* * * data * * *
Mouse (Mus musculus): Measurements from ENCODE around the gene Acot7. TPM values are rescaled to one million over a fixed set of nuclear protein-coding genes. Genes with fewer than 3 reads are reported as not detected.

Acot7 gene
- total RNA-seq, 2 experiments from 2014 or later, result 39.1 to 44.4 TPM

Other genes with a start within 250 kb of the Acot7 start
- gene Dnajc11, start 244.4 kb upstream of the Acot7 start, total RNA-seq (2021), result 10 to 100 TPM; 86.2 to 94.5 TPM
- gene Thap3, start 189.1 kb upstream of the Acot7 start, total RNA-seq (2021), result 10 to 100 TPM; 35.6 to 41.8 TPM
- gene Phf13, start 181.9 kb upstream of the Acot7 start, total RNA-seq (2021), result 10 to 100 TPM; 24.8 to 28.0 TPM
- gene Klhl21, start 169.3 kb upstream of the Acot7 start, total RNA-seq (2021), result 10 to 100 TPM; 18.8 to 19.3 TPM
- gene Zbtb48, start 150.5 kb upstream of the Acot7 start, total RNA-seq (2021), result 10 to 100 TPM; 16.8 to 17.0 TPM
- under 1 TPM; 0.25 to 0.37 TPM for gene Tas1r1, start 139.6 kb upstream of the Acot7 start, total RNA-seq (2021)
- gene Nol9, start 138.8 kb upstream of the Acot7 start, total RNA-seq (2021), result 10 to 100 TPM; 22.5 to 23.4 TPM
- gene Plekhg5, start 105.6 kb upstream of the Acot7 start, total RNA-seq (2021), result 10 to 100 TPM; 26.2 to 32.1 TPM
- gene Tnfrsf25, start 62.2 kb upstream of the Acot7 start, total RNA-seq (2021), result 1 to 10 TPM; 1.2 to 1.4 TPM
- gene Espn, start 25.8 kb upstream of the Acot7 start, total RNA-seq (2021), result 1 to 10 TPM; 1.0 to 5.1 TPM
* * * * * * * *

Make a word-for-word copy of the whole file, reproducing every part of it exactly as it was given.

Mouse (Mus musculus): Measurements from ENCODE around the gene Acot7. TPM values are rescaled to one million over a fixed set of nuclear protein-coding genes. Genes with fewer than 3 reads are reported as not detected.

Acot7 gene
- total RNA-seq, 2 experiments from 2014 or later, result 39.1 to 44.4 TPM

Other genes with a start within 250 kb of the Acot7 start
- gene Dnajc11, start 244.4 kb upstream of the Acot7 start, total RNA-seq (2021), result 10 to 100 TPM; 86.2 to 94.5 TPM
- gene Thap3, start 189.1 kb upstream of the Acot7 start, total RNA-seq (2021), result 10 to 100 TPM; 35.6 to 41.8 TPM
- gene Phf13, start 181.9 kb upstream of the Acot7 start, total RNA-seq (2021), result 10 to 100 TPM; 24.8 to 28.0 TPM
- gene Klhl21, start 169.3 kb upstream of the Acot7 start, total RNA-seq (2021), result 10 to 100 TPM; 18.8 to 19.3 TPM
- gene Zbtb48, start 150.5 kb upstream of the Acot7 start, total RNA-seq (2021), result 10 to 100 TPM; 16.8 to 17.0 TPM
- under 1 TPM; 0.25 to 0.37 TPM for gene Tas1r1, start 139.6 kb upstream of the Acot7 start, total RNA-seq (2021)
- gene Nol9, start 138.8 kb upstream of the Acot7 start, total RNA-seq (2021), result 10 to 100 TPM; 22.5 to 23.4 TPM
- gene Plekhg5, start 105.6 kb upstream of the Acot7 start, total RNA-seq (2021), result 10 to 100 TPM; 26.2 to 32.1 TPM
- gene Tnfrsf25, start 62.2 kb upstream of the Acot7 start, total RNA-seq (2021), result 1 to 10 TPM; 1.2 to 1.4 TPM
- gene Espn, start 25.8 kb upstream of the Acot7 start, total RNA-seq (2021), result 1 to 10 TPM; 1.0 to 5.1 TPM